next prev


Inner entrance


Chapel interior

Chapel viewed from balcony

Dining room


36 The Horsefair, Bristol, BS1 3JE


Built in 1739, extended in 1748




Vernacular Georgian

Listed Status

Grade I


Rubble stone walls, now covered with render.

Clay tiled roofs.

Original Function

Methodist meeting house

Building type


Visitor Access

The New Room (chapel) and upstairs Preacher’s rooms/museum are open Monday to Saturday 10am to 4pm all year round. Entry is free, donations welcome. Enter from Broadmead (opposite Boots the chemist). Holy Communion for all is held every Friday 1pm – 1.15pm. See website for details of other services and events.


The New Room Bristol

Visit Bristol

Know Your Place


Key Facts

  • Recognized as the world’s first Methodist building
  • The chapel remains much as it was in the 1700s
  • Still an oasis of calm among Broadmead’s shopping crowds

John Wesley’s Chapel, also called the New Room, was built by John Wesley after he arrived in Bristol in 1739. On finding that Methodists had no place to go he bought land immediately and began building. What he created is widely seen as ‘the world’s cradle of Methodism’. By 1748 the site needed major extensions and most of the present building probably dates from this time.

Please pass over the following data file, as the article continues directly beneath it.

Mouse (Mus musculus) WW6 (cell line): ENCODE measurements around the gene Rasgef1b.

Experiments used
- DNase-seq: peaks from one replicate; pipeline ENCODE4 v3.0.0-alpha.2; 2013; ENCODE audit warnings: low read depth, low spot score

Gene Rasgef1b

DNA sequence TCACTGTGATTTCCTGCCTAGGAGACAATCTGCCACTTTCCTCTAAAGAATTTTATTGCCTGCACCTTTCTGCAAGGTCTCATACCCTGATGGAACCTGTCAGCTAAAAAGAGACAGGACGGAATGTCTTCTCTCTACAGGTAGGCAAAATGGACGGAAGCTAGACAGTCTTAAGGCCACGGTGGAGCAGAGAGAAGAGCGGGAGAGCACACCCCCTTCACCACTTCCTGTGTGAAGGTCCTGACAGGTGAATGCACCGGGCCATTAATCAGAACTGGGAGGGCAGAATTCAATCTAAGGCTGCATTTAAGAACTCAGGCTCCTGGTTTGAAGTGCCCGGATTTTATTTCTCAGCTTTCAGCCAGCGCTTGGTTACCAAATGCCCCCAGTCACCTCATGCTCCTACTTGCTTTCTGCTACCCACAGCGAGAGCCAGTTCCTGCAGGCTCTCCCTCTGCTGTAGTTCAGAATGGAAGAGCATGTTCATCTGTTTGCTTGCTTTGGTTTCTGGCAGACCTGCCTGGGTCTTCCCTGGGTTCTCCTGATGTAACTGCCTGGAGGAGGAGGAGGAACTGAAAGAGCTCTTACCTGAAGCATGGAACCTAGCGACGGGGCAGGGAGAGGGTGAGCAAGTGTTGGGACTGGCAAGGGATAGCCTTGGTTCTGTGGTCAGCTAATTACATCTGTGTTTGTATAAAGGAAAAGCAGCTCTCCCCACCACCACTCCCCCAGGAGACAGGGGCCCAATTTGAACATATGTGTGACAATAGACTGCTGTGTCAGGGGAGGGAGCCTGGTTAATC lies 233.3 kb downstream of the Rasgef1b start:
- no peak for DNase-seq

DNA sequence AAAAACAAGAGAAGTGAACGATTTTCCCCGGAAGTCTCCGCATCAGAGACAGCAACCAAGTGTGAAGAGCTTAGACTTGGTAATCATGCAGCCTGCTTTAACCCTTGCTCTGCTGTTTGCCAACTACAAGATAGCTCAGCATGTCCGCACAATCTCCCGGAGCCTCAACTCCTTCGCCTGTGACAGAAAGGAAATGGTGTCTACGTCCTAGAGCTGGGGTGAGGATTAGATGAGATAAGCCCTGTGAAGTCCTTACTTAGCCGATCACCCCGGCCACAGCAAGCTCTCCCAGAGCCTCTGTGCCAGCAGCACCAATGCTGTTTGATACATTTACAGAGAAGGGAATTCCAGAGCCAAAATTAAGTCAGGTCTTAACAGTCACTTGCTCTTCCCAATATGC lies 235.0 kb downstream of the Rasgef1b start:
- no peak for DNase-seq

Aside from a chapel, the building housed accommodation for worshippers, including John Wesley, a meeting house and a school and was used to dispense medicine to the needy. Rooms for people such as visiting preachers were placed over the main congregational space, making the most of a cramped site. An octagonal lantern in the chapel brings light down through both storeys.


Stairs to the upper rooms are reached by walking around the gallery and through the pulpit – perhaps a form of protection in times of Nonconformist persecution. The building still provides Methodist services and supports the needy. It also houses a museum about early Methodism.

Other events along the way include the building becoming a Welsh Calvinist chapel for a while from 1808 and Sir George Oatley restoring it in 1930 to conjure up its 18th century appearance. There is no firm evidence to suggest the identity of earlier architects. However, George Tully is often suggested as the architect of the work around 1748. This is chiefly because the giant columns, galleries and octagonal lantern are similar to the design of the Quaker’s Friars meeting house, which we know he designed for the Quakers in 1749.

Leave a Comment